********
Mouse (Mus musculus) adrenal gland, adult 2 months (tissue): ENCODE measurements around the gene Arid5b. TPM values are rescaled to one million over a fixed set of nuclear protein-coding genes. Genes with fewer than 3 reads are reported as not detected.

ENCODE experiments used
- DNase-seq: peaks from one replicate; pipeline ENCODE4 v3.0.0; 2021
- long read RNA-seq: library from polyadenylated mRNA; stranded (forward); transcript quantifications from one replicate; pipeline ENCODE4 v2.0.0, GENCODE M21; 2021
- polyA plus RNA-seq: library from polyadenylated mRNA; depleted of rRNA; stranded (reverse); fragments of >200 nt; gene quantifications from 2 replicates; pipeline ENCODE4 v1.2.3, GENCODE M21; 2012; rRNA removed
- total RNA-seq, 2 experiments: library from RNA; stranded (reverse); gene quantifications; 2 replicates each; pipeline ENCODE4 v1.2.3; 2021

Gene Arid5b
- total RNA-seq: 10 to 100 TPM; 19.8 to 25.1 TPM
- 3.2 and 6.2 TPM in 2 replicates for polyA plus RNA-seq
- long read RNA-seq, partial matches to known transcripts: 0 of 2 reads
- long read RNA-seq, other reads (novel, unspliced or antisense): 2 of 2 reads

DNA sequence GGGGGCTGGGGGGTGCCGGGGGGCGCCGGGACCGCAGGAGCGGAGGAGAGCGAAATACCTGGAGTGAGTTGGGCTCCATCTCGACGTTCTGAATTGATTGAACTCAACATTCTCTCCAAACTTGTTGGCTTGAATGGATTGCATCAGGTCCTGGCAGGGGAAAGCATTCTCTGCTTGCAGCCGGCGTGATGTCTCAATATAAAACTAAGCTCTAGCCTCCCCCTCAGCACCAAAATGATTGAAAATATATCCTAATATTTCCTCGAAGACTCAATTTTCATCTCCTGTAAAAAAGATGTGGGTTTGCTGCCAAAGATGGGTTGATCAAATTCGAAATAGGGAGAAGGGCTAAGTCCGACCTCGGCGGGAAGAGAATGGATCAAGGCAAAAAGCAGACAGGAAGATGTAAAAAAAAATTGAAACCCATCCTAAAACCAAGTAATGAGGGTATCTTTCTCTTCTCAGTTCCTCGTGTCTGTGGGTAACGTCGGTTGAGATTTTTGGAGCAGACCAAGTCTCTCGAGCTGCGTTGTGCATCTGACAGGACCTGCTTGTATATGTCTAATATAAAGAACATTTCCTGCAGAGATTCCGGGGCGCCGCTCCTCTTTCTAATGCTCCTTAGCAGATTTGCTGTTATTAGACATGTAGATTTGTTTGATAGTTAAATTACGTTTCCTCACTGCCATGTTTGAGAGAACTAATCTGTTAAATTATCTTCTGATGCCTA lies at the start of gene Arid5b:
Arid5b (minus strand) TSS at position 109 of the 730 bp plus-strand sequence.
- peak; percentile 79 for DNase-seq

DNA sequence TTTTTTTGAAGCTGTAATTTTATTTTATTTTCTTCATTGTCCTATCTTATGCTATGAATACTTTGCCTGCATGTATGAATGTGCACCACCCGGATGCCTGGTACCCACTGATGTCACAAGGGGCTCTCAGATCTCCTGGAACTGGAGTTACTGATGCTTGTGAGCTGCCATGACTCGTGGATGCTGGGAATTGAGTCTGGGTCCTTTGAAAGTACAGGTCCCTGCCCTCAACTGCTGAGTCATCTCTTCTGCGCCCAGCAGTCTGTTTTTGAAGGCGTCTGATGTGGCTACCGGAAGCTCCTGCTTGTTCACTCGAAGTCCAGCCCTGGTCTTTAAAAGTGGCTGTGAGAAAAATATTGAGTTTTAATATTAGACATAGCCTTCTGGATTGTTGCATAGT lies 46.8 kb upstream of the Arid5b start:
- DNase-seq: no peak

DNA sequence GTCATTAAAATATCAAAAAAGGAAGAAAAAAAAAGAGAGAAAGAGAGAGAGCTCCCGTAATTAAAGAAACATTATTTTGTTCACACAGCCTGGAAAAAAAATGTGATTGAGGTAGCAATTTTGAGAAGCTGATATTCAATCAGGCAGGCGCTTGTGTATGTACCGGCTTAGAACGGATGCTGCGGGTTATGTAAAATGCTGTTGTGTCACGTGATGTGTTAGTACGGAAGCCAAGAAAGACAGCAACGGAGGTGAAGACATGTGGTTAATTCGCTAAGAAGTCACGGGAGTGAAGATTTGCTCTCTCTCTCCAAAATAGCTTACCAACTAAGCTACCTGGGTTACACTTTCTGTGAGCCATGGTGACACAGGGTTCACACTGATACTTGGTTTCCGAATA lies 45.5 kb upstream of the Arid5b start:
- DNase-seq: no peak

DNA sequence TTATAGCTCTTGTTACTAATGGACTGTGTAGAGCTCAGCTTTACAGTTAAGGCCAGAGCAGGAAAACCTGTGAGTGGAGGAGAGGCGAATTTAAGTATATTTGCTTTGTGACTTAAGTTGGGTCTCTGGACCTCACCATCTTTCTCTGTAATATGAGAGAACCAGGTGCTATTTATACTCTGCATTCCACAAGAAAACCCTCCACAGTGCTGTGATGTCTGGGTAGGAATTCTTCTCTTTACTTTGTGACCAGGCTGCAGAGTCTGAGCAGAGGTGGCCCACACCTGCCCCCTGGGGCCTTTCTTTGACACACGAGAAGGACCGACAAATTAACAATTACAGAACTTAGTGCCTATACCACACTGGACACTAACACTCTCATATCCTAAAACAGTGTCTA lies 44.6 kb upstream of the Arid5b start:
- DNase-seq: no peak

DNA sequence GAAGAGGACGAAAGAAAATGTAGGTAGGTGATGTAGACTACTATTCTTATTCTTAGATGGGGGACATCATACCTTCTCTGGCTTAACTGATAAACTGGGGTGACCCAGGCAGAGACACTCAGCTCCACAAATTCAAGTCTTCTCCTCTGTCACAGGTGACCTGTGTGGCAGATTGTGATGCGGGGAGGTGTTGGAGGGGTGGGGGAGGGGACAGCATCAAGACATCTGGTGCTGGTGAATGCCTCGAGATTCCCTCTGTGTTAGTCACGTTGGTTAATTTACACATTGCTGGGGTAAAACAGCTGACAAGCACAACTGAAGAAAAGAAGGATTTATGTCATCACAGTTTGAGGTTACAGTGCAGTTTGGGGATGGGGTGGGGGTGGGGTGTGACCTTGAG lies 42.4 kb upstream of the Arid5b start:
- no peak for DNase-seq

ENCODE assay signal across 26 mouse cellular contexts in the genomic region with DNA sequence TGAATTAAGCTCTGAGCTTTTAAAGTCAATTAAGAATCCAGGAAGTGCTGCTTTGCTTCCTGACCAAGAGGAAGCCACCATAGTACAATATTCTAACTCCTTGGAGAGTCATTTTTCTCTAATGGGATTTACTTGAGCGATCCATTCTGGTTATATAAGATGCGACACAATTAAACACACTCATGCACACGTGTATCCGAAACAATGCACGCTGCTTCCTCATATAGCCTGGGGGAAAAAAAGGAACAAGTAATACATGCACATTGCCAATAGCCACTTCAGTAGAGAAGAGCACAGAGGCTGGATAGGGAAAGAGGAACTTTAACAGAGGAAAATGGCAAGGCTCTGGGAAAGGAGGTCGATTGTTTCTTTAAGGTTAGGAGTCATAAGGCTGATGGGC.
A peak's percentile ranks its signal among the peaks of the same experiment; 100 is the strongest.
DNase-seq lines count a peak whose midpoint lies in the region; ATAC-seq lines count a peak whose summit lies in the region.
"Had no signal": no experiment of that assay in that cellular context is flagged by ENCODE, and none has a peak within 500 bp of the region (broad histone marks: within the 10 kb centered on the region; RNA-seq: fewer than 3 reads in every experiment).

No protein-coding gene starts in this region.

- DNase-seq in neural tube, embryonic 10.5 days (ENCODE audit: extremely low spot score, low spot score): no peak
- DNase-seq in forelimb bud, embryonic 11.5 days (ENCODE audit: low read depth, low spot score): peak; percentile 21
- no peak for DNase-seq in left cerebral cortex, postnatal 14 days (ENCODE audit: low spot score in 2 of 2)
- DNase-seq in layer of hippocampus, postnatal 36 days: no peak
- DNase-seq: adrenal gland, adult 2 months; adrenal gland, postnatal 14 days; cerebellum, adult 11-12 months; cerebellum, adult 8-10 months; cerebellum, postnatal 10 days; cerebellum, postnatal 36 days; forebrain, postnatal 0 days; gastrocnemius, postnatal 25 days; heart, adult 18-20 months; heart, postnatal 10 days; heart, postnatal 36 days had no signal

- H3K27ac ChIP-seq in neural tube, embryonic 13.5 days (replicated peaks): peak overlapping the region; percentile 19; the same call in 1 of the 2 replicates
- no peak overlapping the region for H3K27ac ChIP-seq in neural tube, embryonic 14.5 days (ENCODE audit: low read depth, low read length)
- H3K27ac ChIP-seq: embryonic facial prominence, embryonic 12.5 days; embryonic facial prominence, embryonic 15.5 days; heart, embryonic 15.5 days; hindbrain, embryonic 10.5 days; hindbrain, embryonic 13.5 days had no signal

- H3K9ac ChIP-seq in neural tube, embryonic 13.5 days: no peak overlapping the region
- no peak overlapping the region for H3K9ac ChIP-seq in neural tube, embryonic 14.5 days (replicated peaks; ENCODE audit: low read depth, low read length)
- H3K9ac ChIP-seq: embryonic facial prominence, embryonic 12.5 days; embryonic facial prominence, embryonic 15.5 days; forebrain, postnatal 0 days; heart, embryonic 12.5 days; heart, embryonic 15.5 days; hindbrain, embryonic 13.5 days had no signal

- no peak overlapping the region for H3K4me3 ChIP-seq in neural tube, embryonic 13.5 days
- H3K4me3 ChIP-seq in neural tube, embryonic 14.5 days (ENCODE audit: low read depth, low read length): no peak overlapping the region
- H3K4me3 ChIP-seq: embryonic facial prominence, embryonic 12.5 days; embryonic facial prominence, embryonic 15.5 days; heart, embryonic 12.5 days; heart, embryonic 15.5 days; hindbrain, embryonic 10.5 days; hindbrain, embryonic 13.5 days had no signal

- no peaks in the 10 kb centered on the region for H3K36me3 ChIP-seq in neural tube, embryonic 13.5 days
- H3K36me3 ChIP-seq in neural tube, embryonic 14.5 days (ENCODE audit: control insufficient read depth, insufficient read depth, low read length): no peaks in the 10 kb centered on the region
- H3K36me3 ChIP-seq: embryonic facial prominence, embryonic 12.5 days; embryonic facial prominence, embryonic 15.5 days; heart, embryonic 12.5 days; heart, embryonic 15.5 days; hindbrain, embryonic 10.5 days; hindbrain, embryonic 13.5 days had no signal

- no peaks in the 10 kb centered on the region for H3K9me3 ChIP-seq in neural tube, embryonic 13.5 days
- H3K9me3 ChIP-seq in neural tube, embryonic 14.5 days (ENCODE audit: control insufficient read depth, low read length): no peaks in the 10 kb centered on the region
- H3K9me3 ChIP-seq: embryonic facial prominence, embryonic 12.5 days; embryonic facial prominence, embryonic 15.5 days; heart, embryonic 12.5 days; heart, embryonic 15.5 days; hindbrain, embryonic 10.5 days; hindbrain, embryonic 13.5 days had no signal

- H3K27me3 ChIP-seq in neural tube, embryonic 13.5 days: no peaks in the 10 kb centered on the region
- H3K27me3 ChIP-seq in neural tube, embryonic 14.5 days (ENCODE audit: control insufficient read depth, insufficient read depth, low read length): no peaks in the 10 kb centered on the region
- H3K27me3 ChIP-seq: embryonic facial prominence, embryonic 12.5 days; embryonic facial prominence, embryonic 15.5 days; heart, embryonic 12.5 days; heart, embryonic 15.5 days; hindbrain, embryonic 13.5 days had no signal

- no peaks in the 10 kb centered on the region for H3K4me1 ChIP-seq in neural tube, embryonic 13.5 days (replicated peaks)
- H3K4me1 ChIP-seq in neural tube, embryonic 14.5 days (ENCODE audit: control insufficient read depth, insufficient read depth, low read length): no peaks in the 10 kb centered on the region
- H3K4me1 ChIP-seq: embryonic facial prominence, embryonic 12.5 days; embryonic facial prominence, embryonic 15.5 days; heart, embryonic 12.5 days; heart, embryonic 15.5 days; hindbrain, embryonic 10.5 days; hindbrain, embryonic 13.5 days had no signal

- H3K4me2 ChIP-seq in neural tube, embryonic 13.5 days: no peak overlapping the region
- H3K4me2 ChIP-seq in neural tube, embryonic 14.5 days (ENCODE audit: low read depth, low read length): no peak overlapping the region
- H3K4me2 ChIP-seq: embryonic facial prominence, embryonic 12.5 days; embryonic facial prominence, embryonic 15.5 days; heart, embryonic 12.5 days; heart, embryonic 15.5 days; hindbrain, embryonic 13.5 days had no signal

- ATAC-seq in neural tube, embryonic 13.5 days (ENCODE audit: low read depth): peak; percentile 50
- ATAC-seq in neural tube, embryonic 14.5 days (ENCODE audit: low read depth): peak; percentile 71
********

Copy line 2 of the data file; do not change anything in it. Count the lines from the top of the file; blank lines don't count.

ENCODE experiments used